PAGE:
All posts by Katherine Tracey

Pruning Hydrangea

Hydrangea paniculata ‘Limelight’ blooms on new growth

Even seasoned gardeners seem to be confused as to when to prune Hydrangea.

Begin by identifying which Hydrangea species you are growing, to determine whether it will bloom on new growth or on old wood (last year’s stalks). The species arborescens, paniculata and some newer forms of macrophylla bloom on new wood. All the Hydrangea macrophylla (Mophead and Lacecap types) and quercifolia (Oakleaf)  bloom on old wood, as long as there isn’t winter damage. Next year?s blossoms are set on the upper portion of the woody stalks in late summer and fall. H. macrophylla selections should not be pruned until after the plants have leafed out. In late spring, prune out or tip back any dead wood for a clean appearance.

The hardiest and most foolproof of all the Hydrangea are the paniculata group (Pee Gee types) and the arborescens group (Smooth Hydrangea). Both of these species can be cut within inches of the ground each spring if you want to control the size of your plants.  They stalks can always be thinned to improve plant shape, and there is no harm to next year’s display if you want to cut long stemmed bouquets in summer and fall.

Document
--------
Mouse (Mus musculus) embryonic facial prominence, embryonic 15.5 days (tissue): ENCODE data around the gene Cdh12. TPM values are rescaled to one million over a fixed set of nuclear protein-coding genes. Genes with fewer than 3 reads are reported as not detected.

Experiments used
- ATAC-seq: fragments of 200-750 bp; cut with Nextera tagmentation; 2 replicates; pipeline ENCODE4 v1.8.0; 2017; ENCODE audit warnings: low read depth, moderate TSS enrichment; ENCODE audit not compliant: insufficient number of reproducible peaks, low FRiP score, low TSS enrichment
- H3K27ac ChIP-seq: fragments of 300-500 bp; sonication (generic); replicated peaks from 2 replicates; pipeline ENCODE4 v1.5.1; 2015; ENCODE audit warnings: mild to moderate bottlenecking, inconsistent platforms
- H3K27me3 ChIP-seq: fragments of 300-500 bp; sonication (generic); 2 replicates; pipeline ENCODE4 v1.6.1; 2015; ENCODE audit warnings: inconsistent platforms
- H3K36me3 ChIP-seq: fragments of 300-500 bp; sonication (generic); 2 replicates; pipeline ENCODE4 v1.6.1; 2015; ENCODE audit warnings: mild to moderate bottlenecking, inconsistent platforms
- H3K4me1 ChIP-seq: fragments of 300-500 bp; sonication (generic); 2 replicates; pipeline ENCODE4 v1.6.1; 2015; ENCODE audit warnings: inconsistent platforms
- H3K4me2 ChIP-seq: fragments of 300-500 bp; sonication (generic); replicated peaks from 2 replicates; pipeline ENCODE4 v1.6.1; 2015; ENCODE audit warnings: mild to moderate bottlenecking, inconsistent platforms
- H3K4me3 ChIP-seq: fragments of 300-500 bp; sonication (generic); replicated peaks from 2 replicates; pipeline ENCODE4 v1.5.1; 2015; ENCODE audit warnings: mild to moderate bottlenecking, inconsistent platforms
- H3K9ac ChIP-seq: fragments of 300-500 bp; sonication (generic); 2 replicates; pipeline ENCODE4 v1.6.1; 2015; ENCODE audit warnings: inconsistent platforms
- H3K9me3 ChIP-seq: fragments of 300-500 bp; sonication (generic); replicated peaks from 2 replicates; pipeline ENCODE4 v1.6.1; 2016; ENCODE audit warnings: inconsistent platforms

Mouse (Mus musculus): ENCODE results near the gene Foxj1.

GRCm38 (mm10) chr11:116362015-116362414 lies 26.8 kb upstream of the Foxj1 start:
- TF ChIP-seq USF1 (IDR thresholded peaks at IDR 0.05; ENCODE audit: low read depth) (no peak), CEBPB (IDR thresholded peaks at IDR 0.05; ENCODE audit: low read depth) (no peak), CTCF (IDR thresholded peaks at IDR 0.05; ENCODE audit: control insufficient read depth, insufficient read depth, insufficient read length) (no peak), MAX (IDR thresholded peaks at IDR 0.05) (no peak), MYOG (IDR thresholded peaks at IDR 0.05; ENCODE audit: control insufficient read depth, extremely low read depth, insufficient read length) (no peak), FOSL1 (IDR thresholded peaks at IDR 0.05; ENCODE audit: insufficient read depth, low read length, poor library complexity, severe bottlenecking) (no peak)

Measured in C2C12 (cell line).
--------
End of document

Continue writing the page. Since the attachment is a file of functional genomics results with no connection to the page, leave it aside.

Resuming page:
There are a lot of new Hydrangea macrophylla selections on the market, including ‘Double Expressions’, ‘Red Sensation’, ‘Let’s Dance Starlight’, and ‘Endless Summer’ that bloom on old and new wood. The blossoms appearing on old growth will display in early summer, while the flowers that form on new growth will appear later in August and September, for a long continuous display. If you live in the colder parts of zone 6 or zone 5, you may get too much winterkill for blossoms on the old growth, but you will still be able to enjoy a late summer through fall display.